When I make my personal lists of favorites, I will be using the criteria of how good I find the game to be, as well as the personal impact it had on me. But I’m also taking timeless appeal into consideration (so while I have many fond memories of Goldeneye, it won’t be anywhere on my list, because it’s aged like sour milk. Though I definitely would put it on a list of “most influential” or “impactful” games). So expect my list to be games that are fun and timeless (in my eyes, anyway), which might explain my preference of Nintendo titles come to think of it…

        We’ll see how things go, but I’m thinking everyone should post their lists on their own blogs and link them to each other. I don’t want to get all the attention (humble, saintly creature that I am).

        *Cough! Wind Waker rules! Cough!*

  2. Red Metal

    This subject reminds me of when I first started collecting music. I frequently perused Rolling Stone’s list of the 500 greatest albums of all time to discover new artists or the best albums of the bands I knew about from the start. However, it wasn’t too long before I discovered amazing albums and artists the list (and Rolling Stone, by extension) doesn’t even acknowledge. I also learned of NME’s own list of the greatest albums of all time and used it as a secondary source. These days, however, I don’t limit myself to one or two methods of discovering music; the key, as always, is research.

    When reading the Rolling Stone and NME music lists, I thought to myself, “Could these lists benefit from a rule that limits the amount of albums per artist to four or five?” That way, there would be a much more diverse representation that could teach beginners about obscure, great acts. I can’t help but think the same thing of these video game lists – would they be better if they only allowed one to three installments per franchise? That way, they could get beginners interested in these series, and if they like them, they’ll want to discover the other titles on their own, thereby forming their own opinions. Incidentally, this is why I have a rule when reviewing games that I only award a single 10/10 score per franchise.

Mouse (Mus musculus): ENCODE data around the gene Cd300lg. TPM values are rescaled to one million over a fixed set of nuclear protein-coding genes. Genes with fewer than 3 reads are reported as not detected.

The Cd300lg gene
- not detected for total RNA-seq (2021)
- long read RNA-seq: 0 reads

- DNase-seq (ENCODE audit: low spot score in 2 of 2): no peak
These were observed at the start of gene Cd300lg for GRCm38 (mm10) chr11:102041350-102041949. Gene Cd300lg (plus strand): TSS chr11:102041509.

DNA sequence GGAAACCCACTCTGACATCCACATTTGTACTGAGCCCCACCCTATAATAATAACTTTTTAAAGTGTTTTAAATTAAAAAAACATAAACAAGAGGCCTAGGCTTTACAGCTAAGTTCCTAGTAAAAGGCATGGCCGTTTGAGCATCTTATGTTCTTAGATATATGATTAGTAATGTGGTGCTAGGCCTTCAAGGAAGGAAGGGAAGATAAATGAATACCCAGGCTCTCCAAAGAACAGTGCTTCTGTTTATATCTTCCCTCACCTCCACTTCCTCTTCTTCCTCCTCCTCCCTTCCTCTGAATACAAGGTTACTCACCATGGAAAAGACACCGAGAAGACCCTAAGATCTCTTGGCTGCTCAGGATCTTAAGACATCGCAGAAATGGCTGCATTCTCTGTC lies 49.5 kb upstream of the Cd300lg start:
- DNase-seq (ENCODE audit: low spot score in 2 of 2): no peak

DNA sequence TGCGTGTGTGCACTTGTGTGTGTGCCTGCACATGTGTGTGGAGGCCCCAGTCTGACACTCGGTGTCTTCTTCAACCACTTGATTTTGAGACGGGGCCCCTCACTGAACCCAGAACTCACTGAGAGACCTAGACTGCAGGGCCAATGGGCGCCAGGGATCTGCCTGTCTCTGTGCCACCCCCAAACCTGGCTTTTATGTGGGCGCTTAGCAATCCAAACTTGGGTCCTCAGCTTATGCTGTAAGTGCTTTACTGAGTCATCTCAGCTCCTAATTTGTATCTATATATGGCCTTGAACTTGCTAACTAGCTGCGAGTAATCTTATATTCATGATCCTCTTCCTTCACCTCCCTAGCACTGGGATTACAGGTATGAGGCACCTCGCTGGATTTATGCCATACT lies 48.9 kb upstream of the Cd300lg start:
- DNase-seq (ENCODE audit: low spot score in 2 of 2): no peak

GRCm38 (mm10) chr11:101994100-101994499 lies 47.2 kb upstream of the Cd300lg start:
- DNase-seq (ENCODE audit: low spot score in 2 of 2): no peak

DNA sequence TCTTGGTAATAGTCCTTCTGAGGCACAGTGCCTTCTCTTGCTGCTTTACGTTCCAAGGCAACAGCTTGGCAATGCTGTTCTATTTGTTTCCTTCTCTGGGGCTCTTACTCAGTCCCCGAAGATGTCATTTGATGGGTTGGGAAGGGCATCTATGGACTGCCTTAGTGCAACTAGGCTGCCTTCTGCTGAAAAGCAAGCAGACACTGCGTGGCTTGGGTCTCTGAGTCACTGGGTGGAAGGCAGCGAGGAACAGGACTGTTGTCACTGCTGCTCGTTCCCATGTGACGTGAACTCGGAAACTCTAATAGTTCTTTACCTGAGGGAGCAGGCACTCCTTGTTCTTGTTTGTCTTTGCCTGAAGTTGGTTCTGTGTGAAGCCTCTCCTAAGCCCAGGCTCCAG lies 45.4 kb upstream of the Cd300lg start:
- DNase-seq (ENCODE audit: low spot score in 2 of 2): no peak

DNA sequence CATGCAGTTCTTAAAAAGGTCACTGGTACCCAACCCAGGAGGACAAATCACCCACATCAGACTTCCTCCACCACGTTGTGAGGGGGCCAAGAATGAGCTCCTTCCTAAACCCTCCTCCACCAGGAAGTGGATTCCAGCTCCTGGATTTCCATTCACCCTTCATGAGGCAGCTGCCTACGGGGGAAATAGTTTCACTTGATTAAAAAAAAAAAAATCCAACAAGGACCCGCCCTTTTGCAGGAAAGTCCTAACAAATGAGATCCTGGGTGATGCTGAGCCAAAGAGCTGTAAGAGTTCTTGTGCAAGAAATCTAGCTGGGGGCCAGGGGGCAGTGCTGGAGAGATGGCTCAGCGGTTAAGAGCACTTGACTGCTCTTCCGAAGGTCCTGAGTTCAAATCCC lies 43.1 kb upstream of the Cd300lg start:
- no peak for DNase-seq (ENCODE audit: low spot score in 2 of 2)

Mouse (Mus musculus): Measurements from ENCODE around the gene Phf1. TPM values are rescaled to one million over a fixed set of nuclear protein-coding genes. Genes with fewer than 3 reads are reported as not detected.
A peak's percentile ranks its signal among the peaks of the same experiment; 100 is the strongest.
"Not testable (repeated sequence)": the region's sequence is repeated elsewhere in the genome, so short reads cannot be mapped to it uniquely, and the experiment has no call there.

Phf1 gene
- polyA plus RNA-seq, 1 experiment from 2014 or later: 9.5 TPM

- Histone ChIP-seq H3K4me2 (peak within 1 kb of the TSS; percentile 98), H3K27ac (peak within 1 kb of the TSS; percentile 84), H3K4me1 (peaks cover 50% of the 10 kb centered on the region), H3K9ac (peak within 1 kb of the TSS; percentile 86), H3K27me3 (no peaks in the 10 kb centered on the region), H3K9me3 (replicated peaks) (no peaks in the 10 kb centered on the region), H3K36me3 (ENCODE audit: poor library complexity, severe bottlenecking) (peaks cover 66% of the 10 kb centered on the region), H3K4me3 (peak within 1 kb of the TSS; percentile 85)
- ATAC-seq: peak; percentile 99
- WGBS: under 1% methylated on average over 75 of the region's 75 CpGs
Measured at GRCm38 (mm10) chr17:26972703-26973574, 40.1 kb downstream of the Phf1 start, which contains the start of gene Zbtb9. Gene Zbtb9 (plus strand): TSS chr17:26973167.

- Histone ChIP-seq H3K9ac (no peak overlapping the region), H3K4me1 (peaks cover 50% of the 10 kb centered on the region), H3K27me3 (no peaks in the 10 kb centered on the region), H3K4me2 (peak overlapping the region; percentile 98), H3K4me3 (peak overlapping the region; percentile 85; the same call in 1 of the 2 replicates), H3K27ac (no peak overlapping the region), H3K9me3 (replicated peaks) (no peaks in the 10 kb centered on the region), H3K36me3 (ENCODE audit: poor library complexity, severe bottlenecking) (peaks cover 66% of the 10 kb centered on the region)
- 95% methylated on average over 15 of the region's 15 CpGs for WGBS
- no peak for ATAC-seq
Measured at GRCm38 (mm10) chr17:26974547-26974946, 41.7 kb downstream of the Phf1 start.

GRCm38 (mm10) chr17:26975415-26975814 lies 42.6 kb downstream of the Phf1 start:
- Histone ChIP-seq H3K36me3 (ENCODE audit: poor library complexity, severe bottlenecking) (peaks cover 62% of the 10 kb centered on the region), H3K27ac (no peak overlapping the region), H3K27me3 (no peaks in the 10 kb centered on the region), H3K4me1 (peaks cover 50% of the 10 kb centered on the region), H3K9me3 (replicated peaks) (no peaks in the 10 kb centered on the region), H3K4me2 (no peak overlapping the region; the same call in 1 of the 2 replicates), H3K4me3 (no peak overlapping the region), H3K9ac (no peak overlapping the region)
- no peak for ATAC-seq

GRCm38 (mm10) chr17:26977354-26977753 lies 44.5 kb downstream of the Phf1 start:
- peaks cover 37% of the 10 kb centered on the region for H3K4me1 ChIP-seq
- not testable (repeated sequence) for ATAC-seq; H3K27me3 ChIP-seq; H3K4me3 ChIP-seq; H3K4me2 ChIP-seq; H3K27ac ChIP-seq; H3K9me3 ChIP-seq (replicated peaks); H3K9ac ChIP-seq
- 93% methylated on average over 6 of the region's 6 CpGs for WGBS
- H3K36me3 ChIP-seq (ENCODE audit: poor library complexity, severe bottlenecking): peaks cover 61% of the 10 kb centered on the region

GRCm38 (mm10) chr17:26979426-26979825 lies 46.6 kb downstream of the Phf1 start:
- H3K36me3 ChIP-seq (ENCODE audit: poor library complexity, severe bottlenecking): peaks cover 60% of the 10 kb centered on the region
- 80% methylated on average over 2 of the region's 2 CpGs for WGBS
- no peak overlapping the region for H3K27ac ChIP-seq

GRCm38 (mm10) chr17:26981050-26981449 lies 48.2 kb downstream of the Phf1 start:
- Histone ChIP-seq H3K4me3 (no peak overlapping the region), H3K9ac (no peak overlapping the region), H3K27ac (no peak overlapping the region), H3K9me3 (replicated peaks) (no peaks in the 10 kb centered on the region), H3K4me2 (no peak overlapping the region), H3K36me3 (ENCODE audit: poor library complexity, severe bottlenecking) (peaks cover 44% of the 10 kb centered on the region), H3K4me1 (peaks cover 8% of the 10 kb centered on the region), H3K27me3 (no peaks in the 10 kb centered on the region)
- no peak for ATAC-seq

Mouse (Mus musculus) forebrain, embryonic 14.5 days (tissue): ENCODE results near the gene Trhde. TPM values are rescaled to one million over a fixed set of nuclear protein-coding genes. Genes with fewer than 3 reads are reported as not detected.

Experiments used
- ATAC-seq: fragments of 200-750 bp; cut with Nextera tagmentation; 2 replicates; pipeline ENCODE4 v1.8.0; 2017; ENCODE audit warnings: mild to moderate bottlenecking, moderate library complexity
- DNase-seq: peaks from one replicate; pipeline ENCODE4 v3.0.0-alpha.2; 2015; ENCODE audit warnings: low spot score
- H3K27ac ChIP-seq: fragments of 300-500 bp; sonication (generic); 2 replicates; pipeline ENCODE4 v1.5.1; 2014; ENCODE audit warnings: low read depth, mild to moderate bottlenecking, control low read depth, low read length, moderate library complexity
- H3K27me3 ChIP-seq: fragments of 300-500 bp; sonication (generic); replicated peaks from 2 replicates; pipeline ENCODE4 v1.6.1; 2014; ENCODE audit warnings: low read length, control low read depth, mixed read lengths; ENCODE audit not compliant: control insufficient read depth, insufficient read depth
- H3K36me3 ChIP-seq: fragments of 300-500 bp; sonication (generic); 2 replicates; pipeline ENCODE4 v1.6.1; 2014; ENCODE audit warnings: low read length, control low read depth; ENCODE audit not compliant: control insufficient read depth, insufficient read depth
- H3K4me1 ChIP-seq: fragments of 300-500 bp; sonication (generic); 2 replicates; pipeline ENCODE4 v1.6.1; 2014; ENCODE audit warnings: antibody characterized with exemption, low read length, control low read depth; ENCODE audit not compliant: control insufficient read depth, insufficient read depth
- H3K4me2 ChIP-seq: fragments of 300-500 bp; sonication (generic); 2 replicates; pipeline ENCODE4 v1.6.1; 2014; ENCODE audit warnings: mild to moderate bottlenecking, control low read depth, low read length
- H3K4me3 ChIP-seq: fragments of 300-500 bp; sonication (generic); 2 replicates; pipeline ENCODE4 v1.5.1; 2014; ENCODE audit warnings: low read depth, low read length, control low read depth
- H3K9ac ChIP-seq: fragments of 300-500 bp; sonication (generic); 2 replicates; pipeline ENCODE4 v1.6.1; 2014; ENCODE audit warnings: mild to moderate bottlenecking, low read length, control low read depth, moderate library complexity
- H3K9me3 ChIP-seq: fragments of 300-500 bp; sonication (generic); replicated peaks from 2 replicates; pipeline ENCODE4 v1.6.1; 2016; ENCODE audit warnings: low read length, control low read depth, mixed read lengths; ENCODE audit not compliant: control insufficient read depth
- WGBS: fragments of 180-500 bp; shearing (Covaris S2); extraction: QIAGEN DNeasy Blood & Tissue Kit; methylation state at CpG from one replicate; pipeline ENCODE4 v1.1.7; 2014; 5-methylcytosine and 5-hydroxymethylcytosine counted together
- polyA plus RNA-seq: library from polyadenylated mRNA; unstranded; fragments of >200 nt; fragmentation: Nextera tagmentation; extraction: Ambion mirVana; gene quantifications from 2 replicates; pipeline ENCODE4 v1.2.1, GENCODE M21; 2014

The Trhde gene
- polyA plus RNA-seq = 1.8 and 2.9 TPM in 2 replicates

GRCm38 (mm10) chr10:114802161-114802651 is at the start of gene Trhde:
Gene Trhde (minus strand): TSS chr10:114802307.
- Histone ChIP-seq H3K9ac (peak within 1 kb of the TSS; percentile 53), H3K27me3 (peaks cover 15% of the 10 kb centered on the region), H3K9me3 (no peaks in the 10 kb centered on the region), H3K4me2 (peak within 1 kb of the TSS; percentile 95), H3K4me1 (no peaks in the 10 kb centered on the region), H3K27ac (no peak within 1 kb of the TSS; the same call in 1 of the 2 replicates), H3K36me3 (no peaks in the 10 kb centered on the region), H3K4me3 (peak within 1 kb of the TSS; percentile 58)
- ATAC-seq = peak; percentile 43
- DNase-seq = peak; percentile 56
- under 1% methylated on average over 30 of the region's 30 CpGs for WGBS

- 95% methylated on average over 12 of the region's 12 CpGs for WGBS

Long story short, I think lists are handy for beginners, but they become progressively less so the more familiar one becomes with the medium.

    • veryverygaming

      The series question is a good one and personally, I like the idea of limiting franchises so they don’t dominate lists at the expense of variety and scope. I used to be very much into music (I’ve fallen out of it recently) and my primary go-to resource was allmusic.com. One of the reasons I liked the site so much was that for any given artist it has star ratings on albums… but with a twist. The star ratings aren’t absolute ratings, as with a conventional review. Rather the star ratings exist exclusively in relation to other albums by the same artist. It’s a rather unique take on reviews, one that’s super refreshing compared with other sites that exhibit more than a hint of music snobbery. I can imagine something similar with games, for example grouping and rating games by developer, or by franchise, could work well.

      • Red Metal

        I too would say that AllMusic is one of the most reliable sources because it doesn’t seem like there’s a bias against any genre in particular. It’s not like some professional music critics out there who freely admit to not liking entire genres, thus potentially giving readers the wrong impression about otherwise amazing music. Having said that, there were some albums, such as Good by Morphine which got three stars out of five, that I thought were much better than the score suggests, so I don’t treat the site as an end-all source, but rather a guideline.

        Then again, of any form of entertainment, music is by far the most subjective. What’s appealing to one person may be completely unlistenable to another. It’s not like video games where you can point to material traits such as control or level design and declare the game good (or bad) based on those. It’s mostly when video games rely on a subjective trait that you can get valid appraisals from both ends of a 1 to 10 scale. For instance, Super Mario World relies entirely on its gameplay, which I feel is great to the point where even people who don’t care for it at least admit that the game is well-made. You usually won’t see anyone declare the game outright bad because even the most determined critic would be hard-pressed to find any material to work with to prove such a point. On the other end of the spectrum, there’s The Last of Us, which relies entirely on how much you like the characters – something far less objective than gameplay (which in the case of this game is okay, if not particularly standout). If you do, this game is all but destined to become one of your favorites. If you don’t, chances are, the game will completely lose you, for there is no fallback.